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The Weekend Journal: April 6-8, 2007

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All Together Now: No Saddam-Al-Qaeda Links

From the Post: "Captured Iraqi documents and intelligence interrogations of Saddam Hussein and two former aides "all confirmed" that Hussein's regime was not directly cooperating with al-Qaeda before the U.S. invasion of Iraq, according to a declassified Defense Department report released yesterday. The declassified version of the report, by acting Inspector General Thomas F. Gimble, also contains new details about the intelligence community's prewar consensus that the Iraqi government and al-Qaeda figures had only limited contacts, and about its judgments that reports of deeper links were based on dubious or unconfirmed information. The report had been released in summary form in February. The report's release came on the same day that Vice President Cheney, appearing on Rush Limbaugh's radio program, repeated his allegation that al-Qaeda was operating inside Iraq "before we ever launched" the war, under the direction of Abu Musab al-Zarqawi, the terrorist killed last June. "This is al-Qaeda operating in Iraq," Cheney told Limbaugh's listeners about Zarqawi, who he said had "led the charge for Iraq." Cheney cited the alleged history to illustrate his argument that withdrawing U.S. forces from Iraq would "play right into the hands of al-Qaeda." Senate Armed Services Committee Chairman Carl M. Levin (D-Mich.), who requested the report's declassification, said in a written statement that the complete text demonstrates more fully why the inspector general concluded that a key Pentagon office -- run by then-Undersecretary of Defense Douglas J. Feith -- had inappropriately written intelligence assessments before the March 2003 invasion alleging connections between al-Qaeda and Iraq that the U.S. intelligence consensus disputed. The report, in a passage previously marked secret, said Feith's office had asserted in a briefing given to Cheney's chief of staff in September 2002 that the relationship between Iraq and al-Qaeda was "mature" and "symbiotic," marked by shared interests and evidenced by cooperation across 10 categories, including training, financing and logistics. Instead, the report said, the CIA had concluded in June 2002 that there were few substantiated contacts between al-Qaeda operatives and Iraqi officials and had said that it lacked evidence of a long-term relationship like the ones Iraq had forged with other terrorist groups." [...] But the inspector general's report, in a footnote, commented that it is "noteworthy . . . that post-war debriefs of Sadaam Hussein, [former Iraqi foreign minister] Tariq Aziz, [former Iraqi intelligence minister Mani al-Rashid] al Tikriti, and [senior al-Qaeda operative Ibn al-Shaykh] al-Libi, as well as document exploitation by DIA all confirmed that the Intelligence Community was correct: Iraq and al-Qaida did not cooperate in all categories" alleged by Feith's office.From these sources, the report added, "the terms the Intelligence Community used to describe the relationship between Iraq and al-Qaida were validated, [namely] 'no conclusive signs,' and 'direct cooperation . . . has not been established.' " Zarqawi, whom Cheney depicted yesterday as an agent of al-Qaeda in Iraq before the war, was not then an al-Qaeda member but was the leader of an unaffiliated terrorist group who occasionally associated with al-Qaeda adherents, according to several intelligence analysts. He publicly allied himself with al-Qaeda in early 2004, after the U.S. invasion." The full story...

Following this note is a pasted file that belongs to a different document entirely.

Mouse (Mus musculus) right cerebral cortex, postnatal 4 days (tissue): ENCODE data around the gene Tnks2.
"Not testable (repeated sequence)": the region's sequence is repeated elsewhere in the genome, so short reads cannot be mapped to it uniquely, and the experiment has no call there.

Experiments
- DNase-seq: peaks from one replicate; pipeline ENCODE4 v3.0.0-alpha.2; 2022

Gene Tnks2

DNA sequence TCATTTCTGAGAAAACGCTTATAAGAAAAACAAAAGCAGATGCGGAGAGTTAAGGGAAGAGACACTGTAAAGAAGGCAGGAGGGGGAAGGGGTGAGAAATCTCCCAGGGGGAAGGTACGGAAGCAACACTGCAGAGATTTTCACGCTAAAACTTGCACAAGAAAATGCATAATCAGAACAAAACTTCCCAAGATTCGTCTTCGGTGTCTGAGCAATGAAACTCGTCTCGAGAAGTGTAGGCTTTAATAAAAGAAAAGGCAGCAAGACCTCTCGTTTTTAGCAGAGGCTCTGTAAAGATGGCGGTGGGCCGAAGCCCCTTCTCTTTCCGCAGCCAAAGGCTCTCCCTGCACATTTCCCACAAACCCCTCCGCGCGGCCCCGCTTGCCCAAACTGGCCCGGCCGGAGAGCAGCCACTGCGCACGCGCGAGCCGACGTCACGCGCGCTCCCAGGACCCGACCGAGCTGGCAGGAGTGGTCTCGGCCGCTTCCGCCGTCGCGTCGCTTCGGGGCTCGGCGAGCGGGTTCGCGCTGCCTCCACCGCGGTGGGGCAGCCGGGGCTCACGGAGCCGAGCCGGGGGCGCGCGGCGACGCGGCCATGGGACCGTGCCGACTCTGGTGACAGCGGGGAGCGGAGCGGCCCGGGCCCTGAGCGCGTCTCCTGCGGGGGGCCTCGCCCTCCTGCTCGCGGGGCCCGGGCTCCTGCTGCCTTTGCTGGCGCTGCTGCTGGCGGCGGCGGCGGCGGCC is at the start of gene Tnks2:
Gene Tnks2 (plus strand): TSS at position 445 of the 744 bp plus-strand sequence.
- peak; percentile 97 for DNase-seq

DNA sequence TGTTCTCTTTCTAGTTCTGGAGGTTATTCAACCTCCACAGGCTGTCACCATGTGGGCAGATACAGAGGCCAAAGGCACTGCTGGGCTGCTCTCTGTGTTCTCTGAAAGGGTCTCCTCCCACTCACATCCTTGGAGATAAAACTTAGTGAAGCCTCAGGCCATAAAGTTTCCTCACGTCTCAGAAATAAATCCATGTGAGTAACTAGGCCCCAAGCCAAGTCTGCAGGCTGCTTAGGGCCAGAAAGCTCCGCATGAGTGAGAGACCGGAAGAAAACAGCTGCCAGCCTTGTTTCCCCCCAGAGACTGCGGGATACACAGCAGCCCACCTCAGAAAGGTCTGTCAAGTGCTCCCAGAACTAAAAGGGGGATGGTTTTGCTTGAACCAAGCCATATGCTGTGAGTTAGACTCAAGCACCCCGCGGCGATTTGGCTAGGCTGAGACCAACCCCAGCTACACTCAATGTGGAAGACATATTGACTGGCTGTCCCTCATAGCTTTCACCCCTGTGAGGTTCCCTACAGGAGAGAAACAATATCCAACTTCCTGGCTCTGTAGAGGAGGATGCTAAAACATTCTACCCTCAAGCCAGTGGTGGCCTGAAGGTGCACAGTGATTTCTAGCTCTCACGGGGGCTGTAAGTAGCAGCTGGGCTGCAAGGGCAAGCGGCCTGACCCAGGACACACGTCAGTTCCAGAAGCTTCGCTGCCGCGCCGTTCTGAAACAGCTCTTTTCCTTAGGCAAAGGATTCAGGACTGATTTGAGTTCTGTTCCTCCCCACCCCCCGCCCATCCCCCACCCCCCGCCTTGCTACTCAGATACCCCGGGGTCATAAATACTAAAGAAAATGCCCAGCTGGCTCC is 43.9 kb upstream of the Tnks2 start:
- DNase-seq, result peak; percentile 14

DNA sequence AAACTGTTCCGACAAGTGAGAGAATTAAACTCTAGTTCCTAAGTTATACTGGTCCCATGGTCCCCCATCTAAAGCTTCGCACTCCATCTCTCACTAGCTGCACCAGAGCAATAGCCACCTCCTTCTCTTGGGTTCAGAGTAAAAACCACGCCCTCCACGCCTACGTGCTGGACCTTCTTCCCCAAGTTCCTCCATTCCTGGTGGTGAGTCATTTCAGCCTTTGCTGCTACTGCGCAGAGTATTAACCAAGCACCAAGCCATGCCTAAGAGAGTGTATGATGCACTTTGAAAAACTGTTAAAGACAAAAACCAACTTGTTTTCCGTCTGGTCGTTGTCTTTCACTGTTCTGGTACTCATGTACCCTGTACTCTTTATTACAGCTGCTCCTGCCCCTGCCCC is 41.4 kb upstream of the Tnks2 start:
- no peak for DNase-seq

Global Warming's Inequalities

From the Times: "For the first time in nearly two decades of reviewing research on global warming, the main international group studying climate change has found that heat-trapping emissions from industry and other activities are already influencing weather patterns and ecology in ways both harmful and beneficial. But the group, the Intergovernmental Panel on Climate Change, said the long-term outlook, should temperatures rise 3 to 5 more degrees fahrenheit, was mainly for damaging and costly effects, ranging from the likely extinction of perhaps a fourth of the world’s species to eventual inundation of coasts and islands inhabited by hundreds of millions of people. Particularly at risk, it said, are communities and ecosystems on the crowded shores of southern Asia and small islands, as well as ecosystems in places seeing the biggest climate changes, including the Arctic, coral reefs, and dry areas around the tropics. [...] Some authors said the report removed any doubt about the urgency of acting to curb emissions of greenhouse gases."

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